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May 24, 2006
Post: Hastert, Boehner Have No Clue

The Washington Post provides an analysis of the Congressional privilege asserted by Speaker Dennis Hastert and Majority Leader John Boehner which finds no grounds for their objections to the search warrant executed by the FBI earlier this week. In fact, as Charles Lane points out, the Supreme Court has repeatedly made clear that the Speech and Debate clause of the Constitution cannot shield members from legitimate investigations into corruption:

"An official legislative act is immune, but interference with anything beyond that" is not covered by the constitutional provision that shields Congress from executive and judicial branch interference, said Michael J. Glennon, a former legal counsel to the Senate Foreign Relations Committee who teaches at Tufts University's Fletcher School of Law and Diplomacy.

The precise materials sought in the raid were blacked out in a publicly released copy of the search warrant, but Jefferson (D-La.) said in a court filing yesterday that FBI agents took two boxes of documents and copied computer hard drives.

Both the search warrant for Jefferson's office and the raid to execute it were unprecedented in the 219-year history of the Constitution. In that sense, they violated an interbranch understanding rooted in the separation of powers -- and, indeed, in the events of 1642, when King Charles I burst into Parliament and attempted to arrest five members of the House of Commons, triggering the English Civil War.

But the taboo against searching congressional offices was a matter of tradition, not black-letter constitutional law.

"It's really a matter of etiquette," said Akhil Reed Amar, a professor of constitutional law at Yale University. "I don't see any constitutional principle here."

It increasingly appears that the only principle at stake in this debate is the silly pursuit of any and all privileges that any tradition might grant legislators. The assertions by Congressional leadership would set lawmakers above the laws they impose on the citizens of the nation and ensure that they remain safe from detection and accountability of corruption. That would guarantee an explosion of bribery and schemery on Capitol Hill, fueled by our tax dollars and protected by a ridiculous interpretation of the Constitution.

If leaders of either party believe that the American electorate would stand for such an assertion of privilege, then they have overstayed their term on Capitol Hill and left rationality and common sense behind. They had better start understanding that subpoenas approved by judges apply to all citizens, and that when the respondent refuses to cooperate with a subpoena, law enforcement will apply it nonetheless.

In this case, the assertion of privilege has not only been legally bankrupt, but more so a strain of political stupidity that simply boggles the mind. The Democrats have spent the last few months foolishly trying to paint Washington corruption as a strict GOP franchise. When Jefferson's bribery gets spectacular coverage, what does the Republican leadership do? Do they keep quiet and let the media report the case itself? No! They leap to falsely accuse the FBI of powermongering and the White House of violating the Constitution. Not only are both charges baseless, but now Hastert and his crew have made themselves the proponents of protecting corrupt lawmakers from justice. Instead of allowing Jefferson to become the new face of corruption, they have distracted everyone by making themselves the new faces of arrogance and ignorance.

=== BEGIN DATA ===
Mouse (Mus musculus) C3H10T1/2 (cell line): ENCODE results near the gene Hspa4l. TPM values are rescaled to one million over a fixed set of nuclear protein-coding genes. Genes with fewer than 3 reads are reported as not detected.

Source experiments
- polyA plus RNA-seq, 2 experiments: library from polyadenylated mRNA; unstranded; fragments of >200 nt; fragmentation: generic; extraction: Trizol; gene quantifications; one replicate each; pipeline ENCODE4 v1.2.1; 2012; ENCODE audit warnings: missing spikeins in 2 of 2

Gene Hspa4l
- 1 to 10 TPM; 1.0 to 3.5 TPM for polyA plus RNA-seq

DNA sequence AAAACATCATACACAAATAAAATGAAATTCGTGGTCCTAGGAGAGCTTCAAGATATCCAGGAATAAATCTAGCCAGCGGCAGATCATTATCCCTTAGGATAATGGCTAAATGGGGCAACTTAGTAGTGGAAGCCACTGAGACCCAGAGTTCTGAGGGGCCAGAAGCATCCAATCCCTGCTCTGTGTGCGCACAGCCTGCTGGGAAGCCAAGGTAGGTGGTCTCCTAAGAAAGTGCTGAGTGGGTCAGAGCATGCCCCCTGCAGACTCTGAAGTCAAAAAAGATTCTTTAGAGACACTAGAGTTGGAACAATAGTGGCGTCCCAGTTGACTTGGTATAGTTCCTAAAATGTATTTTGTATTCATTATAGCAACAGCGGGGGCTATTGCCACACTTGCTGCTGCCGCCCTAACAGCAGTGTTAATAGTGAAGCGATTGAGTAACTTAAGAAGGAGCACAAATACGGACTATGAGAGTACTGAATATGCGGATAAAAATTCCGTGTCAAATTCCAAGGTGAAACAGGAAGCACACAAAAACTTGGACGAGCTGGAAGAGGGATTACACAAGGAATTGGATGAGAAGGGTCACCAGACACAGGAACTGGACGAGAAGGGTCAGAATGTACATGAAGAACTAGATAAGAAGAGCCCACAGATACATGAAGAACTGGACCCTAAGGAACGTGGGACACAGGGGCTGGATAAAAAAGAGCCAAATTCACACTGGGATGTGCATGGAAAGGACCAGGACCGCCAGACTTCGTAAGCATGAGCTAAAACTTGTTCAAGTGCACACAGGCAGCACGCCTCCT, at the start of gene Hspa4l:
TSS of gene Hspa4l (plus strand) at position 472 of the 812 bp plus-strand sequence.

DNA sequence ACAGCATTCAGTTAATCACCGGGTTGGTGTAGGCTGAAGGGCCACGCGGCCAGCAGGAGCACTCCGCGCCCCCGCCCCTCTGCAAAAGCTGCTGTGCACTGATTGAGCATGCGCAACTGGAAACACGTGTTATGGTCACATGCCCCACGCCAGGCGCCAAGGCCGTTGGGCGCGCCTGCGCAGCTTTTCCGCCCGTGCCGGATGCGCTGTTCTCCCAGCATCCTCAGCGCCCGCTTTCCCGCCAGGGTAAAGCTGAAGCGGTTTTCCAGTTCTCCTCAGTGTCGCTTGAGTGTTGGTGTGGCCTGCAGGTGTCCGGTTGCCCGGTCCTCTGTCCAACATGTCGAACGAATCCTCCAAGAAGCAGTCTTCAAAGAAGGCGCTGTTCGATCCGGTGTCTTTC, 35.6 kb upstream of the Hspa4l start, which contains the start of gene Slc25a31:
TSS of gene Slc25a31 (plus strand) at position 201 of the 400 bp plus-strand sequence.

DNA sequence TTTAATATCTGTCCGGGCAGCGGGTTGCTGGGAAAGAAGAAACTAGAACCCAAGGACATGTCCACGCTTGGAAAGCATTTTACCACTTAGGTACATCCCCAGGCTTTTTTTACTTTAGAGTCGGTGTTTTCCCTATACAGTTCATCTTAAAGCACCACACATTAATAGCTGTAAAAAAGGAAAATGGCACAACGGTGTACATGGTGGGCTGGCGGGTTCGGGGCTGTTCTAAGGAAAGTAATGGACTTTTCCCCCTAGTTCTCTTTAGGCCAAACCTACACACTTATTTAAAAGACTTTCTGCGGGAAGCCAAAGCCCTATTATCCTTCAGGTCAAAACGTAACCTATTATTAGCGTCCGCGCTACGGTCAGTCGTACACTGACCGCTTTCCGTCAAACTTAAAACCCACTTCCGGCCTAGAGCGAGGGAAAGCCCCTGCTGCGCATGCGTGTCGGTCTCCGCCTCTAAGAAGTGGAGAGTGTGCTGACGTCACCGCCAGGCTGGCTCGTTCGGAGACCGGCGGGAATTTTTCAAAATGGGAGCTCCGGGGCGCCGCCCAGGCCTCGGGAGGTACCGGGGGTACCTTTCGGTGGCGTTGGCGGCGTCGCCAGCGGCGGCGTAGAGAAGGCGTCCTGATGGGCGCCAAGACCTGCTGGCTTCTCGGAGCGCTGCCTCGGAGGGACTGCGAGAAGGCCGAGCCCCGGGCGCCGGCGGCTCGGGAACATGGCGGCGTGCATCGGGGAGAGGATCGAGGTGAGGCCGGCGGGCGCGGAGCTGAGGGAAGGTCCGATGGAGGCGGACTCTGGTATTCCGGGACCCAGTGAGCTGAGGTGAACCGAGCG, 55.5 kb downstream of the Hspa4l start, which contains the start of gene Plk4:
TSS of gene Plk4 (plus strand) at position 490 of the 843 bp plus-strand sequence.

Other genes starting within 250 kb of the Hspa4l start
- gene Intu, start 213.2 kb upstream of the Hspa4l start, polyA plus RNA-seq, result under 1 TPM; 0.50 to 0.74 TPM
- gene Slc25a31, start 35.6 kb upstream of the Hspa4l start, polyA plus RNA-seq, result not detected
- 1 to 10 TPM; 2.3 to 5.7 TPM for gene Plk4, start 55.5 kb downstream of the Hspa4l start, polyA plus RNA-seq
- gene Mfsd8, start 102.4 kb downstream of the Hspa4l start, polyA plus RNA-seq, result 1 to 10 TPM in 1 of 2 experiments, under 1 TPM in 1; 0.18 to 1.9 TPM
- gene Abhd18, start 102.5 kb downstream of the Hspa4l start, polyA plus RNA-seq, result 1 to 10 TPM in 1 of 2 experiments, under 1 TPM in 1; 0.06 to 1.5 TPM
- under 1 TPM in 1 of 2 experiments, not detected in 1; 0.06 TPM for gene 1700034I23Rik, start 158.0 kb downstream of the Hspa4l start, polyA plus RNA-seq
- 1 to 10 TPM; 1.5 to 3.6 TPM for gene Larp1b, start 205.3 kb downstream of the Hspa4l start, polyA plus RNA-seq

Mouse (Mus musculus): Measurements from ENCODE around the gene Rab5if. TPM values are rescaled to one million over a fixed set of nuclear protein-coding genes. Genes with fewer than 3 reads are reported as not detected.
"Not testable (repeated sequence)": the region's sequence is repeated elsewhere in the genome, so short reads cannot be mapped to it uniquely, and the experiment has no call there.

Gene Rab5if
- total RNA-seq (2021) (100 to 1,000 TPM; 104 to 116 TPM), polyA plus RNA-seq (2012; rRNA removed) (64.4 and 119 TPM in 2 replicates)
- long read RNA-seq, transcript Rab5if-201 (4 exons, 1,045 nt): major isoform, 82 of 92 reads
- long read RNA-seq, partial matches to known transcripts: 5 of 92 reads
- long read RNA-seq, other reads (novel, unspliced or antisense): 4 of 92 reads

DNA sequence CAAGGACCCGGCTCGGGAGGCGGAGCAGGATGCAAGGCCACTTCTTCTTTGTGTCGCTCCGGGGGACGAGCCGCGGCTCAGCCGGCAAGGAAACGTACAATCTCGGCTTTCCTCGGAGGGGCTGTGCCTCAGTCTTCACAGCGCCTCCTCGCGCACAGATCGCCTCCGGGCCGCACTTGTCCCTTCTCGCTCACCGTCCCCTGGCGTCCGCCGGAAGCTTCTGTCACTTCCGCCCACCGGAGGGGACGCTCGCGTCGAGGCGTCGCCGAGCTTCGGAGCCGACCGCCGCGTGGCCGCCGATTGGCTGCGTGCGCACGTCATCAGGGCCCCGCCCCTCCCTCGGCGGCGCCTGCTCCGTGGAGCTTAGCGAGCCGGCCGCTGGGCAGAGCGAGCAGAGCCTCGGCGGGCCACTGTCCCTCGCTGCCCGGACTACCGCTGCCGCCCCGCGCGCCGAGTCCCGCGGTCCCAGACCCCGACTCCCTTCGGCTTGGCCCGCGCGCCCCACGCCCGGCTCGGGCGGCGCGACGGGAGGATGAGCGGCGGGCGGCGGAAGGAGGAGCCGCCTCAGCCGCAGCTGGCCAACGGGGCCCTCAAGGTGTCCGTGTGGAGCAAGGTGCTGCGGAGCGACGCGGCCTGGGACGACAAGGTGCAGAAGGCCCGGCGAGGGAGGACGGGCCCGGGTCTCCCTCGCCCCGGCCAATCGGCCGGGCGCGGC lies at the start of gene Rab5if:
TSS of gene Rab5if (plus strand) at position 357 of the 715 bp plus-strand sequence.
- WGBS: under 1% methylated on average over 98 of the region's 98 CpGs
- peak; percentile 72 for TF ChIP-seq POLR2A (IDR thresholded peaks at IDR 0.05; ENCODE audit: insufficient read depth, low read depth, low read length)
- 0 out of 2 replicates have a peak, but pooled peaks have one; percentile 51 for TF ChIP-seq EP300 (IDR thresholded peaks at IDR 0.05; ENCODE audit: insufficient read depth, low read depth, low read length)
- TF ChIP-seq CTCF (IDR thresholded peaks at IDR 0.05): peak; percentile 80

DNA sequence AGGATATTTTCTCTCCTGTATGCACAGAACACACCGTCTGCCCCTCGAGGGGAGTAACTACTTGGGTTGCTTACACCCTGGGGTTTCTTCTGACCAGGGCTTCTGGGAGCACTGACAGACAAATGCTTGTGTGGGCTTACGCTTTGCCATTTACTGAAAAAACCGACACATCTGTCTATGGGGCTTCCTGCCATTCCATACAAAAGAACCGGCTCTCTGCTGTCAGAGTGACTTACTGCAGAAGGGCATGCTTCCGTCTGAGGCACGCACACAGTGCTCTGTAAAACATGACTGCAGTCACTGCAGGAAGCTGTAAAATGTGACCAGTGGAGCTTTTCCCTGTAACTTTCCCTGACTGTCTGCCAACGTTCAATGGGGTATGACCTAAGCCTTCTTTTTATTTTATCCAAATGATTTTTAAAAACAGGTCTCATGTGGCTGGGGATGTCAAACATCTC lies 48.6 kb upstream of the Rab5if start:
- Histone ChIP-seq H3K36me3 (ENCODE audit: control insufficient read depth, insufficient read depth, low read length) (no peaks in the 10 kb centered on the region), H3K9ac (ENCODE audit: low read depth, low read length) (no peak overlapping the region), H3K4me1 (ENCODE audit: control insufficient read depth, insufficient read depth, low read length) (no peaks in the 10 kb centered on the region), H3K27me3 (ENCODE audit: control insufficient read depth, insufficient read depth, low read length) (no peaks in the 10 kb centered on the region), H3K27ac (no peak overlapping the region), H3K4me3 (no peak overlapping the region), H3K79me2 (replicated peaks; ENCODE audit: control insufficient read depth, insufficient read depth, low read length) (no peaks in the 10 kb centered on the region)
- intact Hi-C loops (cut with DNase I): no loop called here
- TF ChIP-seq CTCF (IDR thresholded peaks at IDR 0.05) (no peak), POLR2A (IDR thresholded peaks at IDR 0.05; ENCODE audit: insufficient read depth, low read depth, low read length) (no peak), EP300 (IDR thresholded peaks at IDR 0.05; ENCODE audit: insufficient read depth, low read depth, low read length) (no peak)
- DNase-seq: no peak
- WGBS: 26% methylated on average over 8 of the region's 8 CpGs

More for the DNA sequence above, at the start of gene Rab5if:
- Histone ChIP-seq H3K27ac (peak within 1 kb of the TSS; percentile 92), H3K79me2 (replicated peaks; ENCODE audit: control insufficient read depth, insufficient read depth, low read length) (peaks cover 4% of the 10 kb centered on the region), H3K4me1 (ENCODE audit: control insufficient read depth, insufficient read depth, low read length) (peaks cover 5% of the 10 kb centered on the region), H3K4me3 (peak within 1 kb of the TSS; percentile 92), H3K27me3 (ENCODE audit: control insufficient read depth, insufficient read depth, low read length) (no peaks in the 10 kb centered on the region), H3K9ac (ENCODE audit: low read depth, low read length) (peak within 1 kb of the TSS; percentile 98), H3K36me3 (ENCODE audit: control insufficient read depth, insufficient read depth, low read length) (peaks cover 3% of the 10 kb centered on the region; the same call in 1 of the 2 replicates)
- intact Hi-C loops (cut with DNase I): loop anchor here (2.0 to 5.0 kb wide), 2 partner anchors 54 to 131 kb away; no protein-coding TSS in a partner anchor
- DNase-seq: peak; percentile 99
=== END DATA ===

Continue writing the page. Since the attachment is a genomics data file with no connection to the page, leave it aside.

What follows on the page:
If the GOP loses the House in November, they should look back at this week and draw the appropriate conclusions.

UPDATE: Of course, now they want Justice to return the evidence collected by a valid subpoena:

The constitutional clash pitting Congress against the executive branch escalated Wednesday as the Republican and Democratic leaders of the House demanded the immediate return of materials seized by federal agents when they searched the office of a House member who is under investigation in a corruption case.

The demand, by Speaker J. Dennis Hastert, Republican of Illinois, and Representative Nancy Pelosi of California, the Democratic leader, underscored the degree of the anger generated among members of both parties on Capitol Hill by the search on Saturday night at the office of Representative William J. Jefferson, Democrat of Louisiana, who has been accused of accepting bribes.

"The Justice Department was wrong to seize records from Congressman Jefferson's office in violation of the constitutional principle of separation of powers, the speech or debate clause of the Constitution, and the practice of the last 219 years," Mr. Hastert and Ms. Pelosi said in a rare joint statement.

The correct answers to the assertions in the latter paragraph are no, no, no, and the lack of such a search warrant over that time does not make search warrants illegal. At least we have bipartisan unity on stupidity and base arrogance, if that can be seen as an improvement.

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Posted by Ed Morrissey at May 24, 2006 10:30 PM

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